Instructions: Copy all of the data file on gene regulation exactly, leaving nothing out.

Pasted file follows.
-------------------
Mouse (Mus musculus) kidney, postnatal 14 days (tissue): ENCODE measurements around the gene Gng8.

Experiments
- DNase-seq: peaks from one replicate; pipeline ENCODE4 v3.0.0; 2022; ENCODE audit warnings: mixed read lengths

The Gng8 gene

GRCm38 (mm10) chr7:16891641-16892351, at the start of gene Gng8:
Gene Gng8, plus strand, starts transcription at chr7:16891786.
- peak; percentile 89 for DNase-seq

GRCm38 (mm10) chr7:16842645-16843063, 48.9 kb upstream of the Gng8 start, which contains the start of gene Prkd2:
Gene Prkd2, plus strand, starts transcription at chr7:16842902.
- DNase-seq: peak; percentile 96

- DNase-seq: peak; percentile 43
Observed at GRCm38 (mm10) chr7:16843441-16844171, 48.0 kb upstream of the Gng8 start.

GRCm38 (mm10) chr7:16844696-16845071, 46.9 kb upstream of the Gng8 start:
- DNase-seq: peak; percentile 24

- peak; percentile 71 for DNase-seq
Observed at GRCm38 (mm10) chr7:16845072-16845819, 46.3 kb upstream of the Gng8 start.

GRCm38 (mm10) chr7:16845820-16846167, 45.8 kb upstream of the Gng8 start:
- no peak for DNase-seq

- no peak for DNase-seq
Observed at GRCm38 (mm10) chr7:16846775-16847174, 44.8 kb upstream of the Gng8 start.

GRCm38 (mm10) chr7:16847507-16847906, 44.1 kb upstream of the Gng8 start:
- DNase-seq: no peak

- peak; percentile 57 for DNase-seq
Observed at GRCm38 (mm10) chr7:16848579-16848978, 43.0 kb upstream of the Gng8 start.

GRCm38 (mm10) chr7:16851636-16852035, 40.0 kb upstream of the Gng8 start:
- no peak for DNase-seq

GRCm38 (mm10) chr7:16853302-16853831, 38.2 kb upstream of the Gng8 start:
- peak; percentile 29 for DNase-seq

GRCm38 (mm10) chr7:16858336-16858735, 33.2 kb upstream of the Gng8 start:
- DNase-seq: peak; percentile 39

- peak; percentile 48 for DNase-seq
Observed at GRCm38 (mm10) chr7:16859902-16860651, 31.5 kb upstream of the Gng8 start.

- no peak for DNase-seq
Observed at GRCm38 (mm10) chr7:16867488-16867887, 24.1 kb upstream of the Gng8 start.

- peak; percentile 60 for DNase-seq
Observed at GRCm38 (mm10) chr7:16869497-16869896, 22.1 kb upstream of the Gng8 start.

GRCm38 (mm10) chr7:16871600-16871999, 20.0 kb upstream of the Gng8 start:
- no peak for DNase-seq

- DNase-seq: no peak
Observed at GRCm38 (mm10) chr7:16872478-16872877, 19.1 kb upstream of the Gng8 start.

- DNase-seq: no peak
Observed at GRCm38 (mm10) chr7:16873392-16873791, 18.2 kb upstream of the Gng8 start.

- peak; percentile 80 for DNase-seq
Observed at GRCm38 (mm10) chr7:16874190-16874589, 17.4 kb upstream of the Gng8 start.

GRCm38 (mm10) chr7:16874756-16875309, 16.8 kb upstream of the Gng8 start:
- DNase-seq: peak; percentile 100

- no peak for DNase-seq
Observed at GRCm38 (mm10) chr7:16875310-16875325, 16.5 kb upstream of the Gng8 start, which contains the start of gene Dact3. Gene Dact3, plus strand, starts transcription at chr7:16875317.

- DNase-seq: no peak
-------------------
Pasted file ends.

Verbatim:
Mouse (Mus musculus) kidney, postnatal 14 days (tissue): ENCODE measurements around the gene Gng8.

Experiments
- DNase-seq: peaks from one replicate; pipeline ENCODE4 v3.0.0; 2022; ENCODE audit warnings: mixed read lengths

The Gng8 gene

GRCm38 (mm10) chr7:16891641-16892351, at the start of gene Gng8:
Gene Gng8, plus strand, starts transcription at chr7:16891786.
- peak; percentile 89 for DNase-seq

GRCm38 (mm10) chr7:16842645-16843063, 48.9 kb upstream of the Gng8 start, which contains the start of gene Prkd2:
Gene Prkd2, plus strand, starts transcription at chr7:16842902.
- DNase-seq: peak; percentile 96

- DNase-seq: peak; percentile 43
Observed at GRCm38 (mm10) chr7:16843441-16844171, 48.0 kb upstream of the Gng8 start.

GRCm38 (mm10) chr7:16844696-16845071, 46.9 kb upstream of the Gng8 start:
- DNase-seq: peak; percentile 24

- peak; percentile 71 for DNase-seq
Observed at GRCm38 (mm10) chr7:16845072-16845819, 46.3 kb upstream of the Gng8 start.

GRCm38 (mm10) chr7:16845820-16846167, 45.8 kb upstream of the Gng8 start:
- no peak for DNase-seq

- no peak for DNase-seq
Observed at GRCm38 (mm10) chr7:16846775-16847174, 44.8 kb upstream of the Gng8 start.

GRCm38 (mm10) chr7:16847507-16847906, 44.1 kb upstream of the Gng8 start:
- DNase-seq: no peak

- peak; percentile 57 for DNase-seq
Observed at GRCm38 (mm10) chr7:16848579-16848978, 43.0 kb upstream of the Gng8 start.

GRCm38 (mm10) chr7:16851636-16852035, 40.0 kb upstream of the Gng8 start:
- no peak for DNase-seq

GRCm38 (mm10) chr7:16853302-16853831, 38.2 kb upstream of the Gng8 start:
- peak; percentile 29 for DNase-seq

GRCm38 (mm10) chr7:16858336-16858735, 33.2 kb upstream of the Gng8 start:
- DNase-seq: peak; percentile 39

- peak; percentile 48 for DNase-seq
Observed at GRCm38 (mm10) chr7:16859902-16860651, 31.5 kb upstream of the Gng8 start.

- no peak for DNase-seq
Observed at GRCm38 (mm10) chr7:16867488-16867887, 24.1 kb upstream of the Gng8 start.

- peak; percentile 60 for DNase-seq
Observed at GRCm38 (mm10) chr7:16869497-16869896, 22.1 kb upstream of the Gng8 start.

GRCm38 (mm10) chr7:16871600-16871999, 20.0 kb upstream of the Gng8 start:
- no peak for DNase-seq

- DNase-seq: no peak
Observed at GRCm38 (mm10) chr7:16872478-16872877, 19.1 kb upstream of the Gng8 start.

- DNase-seq: no peak
Observed at GRCm38 (mm10) chr7:16873392-16873791, 18.2 kb upstream of the Gng8 start.

- peak; percentile 80 for DNase-seq
Observed at GRCm38 (mm10) chr7:16874190-16874589, 17.4 kb upstream of the Gng8 start.

GRCm38 (mm10) chr7:16874756-16875309, 16.8 kb upstream of the Gng8 start:
- DNase-seq: peak; percentile 100

- no peak for DNase-seq
Observed at GRCm38 (mm10) chr7:16875310-16875325, 16.5 kb upstream of the Gng8 start, which contains the start of gene Dact3. Gene Dact3, plus strand, starts transcription at chr7:16875317.

- DNase-seq: no peak